The EPA announced $17 million in rebates on March 7 to help schools across the country transition to electric buses. That includes $7 million in American Rescue Plan Act funds intended for underserved communities that might not be able to afford electric vehicles and charging equipment on their own.
Congress committed an additional $5 billion over the next five years to replacing diesel buses with vehicles that emit lower or no greenhouse gas emissions with its passage of a $1 trillion infrastructure law in November. The EPA anticipates announcing a first round of funding next month, according to Regan.
“This investment will transform how millions of students get to school each and every day. It will help clean the air we breathe, protect public health, and tackle the climate crisis,” Regan said, stating that the recent surge in gas prices stemming from Russia’s invasion of Ukraine further highlights the need to transition from fossil fuels to clean, more sustainable energy sources.
While the event focused on electric school buses, FCPS officials and students used the occasion to also put a spotlight on the district’s Get2Green program, which promotes environmental stewardship and education.
Flint Hill Elementary has embraced the program enthusiastically, obtaining its first Green Flag award from the National Wildlife Federation in May 2014 and becoming a permanent Green Flag school in 2019.
Wow – what a morning! Thank you to @EPAMichaelRegan, Administrator of the U.S. Environmental Protection Agency (EPA) for visiting @FlintHillES! @fcpsnews students are committed to environmental stewardship. 🌱@EPAregion3 @FCPSRegion1 pic.twitter.com/XjMIlXEusK
— @HunterMillFCPS (@huntermillfcps) March 14, 2022
Students on the school’s Green Team have helped implement projects from a composting program to flower seed collections and distributions. They partnered with Bryn Awel Primary School in Wales to learn about plastic pollution in oceans and gather data for NASA’s Globe program.
Fifth-grade student Eddie Felber attributed his appreciation for the natural world to Flint Hill’s courtyard, which features a chicken coop, a monarch waystation, and native plant and vegetable gardens. Tomatoes, carrots, lettuce, and other produce from the gardens are used in the school’s cafeteria salad bar.
“We will not stop, because we cannot afford to stop,” sixth-grade student Lena Mudrick said. “We’re the kids now, but we have to make sure to improve the environment for future generations. Our school is incredible in helping student-led projects make change, and we hope more schools will have these opportunities.”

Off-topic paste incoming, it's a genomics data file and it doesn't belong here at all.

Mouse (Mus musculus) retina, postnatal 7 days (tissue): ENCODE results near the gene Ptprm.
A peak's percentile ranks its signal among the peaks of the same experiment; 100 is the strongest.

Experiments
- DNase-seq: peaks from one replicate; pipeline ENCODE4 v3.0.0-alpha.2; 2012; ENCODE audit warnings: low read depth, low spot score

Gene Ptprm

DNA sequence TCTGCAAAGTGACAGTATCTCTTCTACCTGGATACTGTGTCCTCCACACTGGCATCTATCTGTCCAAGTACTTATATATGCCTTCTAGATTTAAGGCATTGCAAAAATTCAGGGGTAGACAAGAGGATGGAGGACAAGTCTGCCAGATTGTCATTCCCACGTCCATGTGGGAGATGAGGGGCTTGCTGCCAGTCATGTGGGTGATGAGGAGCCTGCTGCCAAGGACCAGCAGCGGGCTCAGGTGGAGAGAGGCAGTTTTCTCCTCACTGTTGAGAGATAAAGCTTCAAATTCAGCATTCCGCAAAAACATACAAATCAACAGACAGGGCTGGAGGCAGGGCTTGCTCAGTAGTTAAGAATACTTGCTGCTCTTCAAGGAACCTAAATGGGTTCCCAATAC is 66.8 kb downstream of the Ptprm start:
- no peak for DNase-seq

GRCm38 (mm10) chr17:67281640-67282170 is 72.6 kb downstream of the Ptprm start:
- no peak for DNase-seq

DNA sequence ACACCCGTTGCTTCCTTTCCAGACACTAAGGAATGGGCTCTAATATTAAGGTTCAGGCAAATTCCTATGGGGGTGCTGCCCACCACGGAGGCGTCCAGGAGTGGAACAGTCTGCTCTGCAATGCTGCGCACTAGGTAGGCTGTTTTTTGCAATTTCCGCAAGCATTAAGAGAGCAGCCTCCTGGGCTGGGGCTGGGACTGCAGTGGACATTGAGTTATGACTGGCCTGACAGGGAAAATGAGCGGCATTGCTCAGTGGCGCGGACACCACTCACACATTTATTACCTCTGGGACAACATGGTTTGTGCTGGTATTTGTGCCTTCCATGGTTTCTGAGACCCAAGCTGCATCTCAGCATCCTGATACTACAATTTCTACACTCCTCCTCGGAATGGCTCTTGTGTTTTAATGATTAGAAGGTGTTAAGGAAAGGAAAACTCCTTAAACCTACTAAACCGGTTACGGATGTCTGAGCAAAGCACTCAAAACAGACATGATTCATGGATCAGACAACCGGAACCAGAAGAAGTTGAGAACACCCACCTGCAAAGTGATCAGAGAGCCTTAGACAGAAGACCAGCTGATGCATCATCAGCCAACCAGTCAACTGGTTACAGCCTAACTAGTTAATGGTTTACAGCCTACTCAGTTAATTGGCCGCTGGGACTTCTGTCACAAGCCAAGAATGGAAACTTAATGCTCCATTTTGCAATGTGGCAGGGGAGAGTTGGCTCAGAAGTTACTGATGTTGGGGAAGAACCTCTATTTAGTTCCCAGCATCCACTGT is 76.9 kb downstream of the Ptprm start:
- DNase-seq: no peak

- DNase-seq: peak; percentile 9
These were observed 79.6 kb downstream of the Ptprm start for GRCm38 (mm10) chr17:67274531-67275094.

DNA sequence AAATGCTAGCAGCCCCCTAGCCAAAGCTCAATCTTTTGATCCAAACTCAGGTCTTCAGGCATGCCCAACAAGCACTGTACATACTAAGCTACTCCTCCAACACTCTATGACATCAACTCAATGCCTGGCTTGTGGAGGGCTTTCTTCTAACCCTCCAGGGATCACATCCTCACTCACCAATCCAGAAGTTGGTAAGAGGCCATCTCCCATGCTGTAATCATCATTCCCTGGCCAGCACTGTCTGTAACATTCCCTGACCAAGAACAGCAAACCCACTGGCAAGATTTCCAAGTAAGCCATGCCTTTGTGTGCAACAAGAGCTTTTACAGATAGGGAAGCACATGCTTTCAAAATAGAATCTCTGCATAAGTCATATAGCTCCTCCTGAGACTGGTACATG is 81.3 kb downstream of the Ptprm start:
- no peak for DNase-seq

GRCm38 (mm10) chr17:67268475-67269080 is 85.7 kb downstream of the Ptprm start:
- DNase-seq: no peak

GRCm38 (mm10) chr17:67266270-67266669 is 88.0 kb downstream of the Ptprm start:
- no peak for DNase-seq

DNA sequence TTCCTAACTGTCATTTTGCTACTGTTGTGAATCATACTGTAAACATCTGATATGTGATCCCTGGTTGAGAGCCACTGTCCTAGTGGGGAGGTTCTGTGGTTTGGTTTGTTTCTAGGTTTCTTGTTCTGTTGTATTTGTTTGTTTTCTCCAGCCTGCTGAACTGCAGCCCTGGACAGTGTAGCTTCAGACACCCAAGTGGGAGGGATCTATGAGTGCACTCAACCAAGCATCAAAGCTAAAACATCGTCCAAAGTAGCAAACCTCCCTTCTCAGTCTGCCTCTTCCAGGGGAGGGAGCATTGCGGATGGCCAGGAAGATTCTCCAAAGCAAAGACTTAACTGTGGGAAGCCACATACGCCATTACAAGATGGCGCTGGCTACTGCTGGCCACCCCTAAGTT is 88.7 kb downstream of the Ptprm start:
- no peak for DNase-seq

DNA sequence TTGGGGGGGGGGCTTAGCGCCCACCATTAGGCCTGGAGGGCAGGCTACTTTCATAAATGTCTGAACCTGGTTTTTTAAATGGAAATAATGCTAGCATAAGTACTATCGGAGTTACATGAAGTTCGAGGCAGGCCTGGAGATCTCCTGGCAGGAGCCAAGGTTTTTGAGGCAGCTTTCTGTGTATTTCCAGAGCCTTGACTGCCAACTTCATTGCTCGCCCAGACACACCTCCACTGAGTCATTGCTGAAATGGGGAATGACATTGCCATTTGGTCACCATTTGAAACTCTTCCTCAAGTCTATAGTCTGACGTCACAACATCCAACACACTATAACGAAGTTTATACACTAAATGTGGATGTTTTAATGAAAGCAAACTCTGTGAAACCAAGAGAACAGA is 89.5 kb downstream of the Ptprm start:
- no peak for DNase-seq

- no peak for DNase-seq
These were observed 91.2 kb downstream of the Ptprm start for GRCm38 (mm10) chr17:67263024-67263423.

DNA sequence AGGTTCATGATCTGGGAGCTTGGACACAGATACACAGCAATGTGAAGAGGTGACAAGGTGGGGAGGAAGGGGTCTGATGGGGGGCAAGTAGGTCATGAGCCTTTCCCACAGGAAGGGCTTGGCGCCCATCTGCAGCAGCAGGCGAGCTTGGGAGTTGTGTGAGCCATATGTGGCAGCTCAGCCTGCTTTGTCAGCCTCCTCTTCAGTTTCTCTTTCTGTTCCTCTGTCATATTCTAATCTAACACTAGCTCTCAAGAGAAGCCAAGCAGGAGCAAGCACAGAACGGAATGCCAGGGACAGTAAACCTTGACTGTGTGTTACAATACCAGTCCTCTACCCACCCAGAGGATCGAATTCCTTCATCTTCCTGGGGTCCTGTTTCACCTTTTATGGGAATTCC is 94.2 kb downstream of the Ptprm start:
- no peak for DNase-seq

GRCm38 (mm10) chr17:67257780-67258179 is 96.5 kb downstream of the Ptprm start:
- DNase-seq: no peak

A new rebate program that starts next year would give thousands of dollars to Virginians who buy or lease an electric vehicle.
But it’s not funded.
Fairfax County officials said the Virginia House of Delegates sought to put $5 million into the program, which awards $2,500 rebates and more, but that money wasn’t included in the General Assembly’s budget.
“Until the General Assembly funds the rebates, there won’t be any rebates,” said Tarah Kesterson, a spokesperson for the Virginia Department of Mines, Minerals, and Energy.
Her department is tasked with establishing a website to administer the program that includes weekly updates about the availability of funds.
Virginia Gov. Ralph Northam approved HB 1979 — the bill that created the program — on March 31, and it went into effect July 1. It stated that the rebates depend upon available funds.
The rebates would cover vehicles that must use electricity as their only source of power. They’d cover two categories:
- new and leased vehicles that have a base price of $55,000 or less
- used vehicles that cost $25,000 or less
Introduced by Loudoun County Del. David A. Reid, the legislation was intended to encourage greater adoption of electric vehicles in the Commonwealth. About 7% of U.S. adults have an electric or a hybrid vehicle, an adoption rate that lags behind China and Europe, according to the Pew Research Center.
The Fairfax County Board of Supervisors’ legislative committee, which tracks state bills and determines the county’s policy positions and priorities, discussed the matter during a meeting on Tuesday (Sept. 21).
Board Chairman Jeff McKay, who serves as vice chair of the committee, suggested that the state should also modify a second rebate that was included in the bill.
Under the law, an additional rebate of $2,000 could be used for people whose household income is 300% or less of the federal poverty level, which currently equates to $38,640 for a single adult or $65,880 for a family of three.
McKay said that threshold would shut out many people in Fairfax County, even though they would be more likely to buy an electric vehicle than residents of some other parts of the state.
“This is really important from an equity standpoint,” McKay said. “Those can be affordable vehicles with these [types] of rebate programs.”